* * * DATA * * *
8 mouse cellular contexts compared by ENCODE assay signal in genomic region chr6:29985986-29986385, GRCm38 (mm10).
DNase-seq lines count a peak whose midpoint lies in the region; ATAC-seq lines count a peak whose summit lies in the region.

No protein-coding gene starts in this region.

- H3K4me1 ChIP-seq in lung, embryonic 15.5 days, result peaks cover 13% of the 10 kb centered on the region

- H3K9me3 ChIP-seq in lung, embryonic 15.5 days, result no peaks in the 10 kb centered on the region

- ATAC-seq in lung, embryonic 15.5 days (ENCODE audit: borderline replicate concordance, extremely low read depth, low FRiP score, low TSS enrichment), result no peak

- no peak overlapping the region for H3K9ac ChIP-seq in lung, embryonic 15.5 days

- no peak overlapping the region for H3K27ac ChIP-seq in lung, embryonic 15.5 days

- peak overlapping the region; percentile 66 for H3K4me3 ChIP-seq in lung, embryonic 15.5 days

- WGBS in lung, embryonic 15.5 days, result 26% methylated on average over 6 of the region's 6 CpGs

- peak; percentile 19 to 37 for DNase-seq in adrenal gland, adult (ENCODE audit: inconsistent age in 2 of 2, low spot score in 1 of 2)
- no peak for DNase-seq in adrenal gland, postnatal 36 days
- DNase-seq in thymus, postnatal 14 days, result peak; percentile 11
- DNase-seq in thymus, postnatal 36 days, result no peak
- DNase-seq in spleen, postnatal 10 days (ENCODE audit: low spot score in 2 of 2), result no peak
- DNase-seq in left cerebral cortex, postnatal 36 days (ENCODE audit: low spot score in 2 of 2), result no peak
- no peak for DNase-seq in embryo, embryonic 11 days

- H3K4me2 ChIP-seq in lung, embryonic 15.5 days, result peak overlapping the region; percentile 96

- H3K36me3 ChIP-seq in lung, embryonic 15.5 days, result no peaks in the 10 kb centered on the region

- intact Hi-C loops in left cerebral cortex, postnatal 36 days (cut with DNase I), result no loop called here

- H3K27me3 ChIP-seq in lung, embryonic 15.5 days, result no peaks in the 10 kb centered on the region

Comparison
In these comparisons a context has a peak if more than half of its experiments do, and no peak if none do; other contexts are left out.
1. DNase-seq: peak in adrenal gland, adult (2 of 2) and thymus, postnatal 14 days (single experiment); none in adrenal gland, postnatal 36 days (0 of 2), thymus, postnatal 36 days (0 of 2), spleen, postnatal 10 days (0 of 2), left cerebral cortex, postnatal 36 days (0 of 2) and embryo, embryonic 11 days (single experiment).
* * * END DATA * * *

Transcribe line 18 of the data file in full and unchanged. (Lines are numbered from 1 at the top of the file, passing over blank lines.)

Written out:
- H3K4me2 ChIP-seq in lung, embryonic 15.5 days, result peak overlapping the region; percentile 96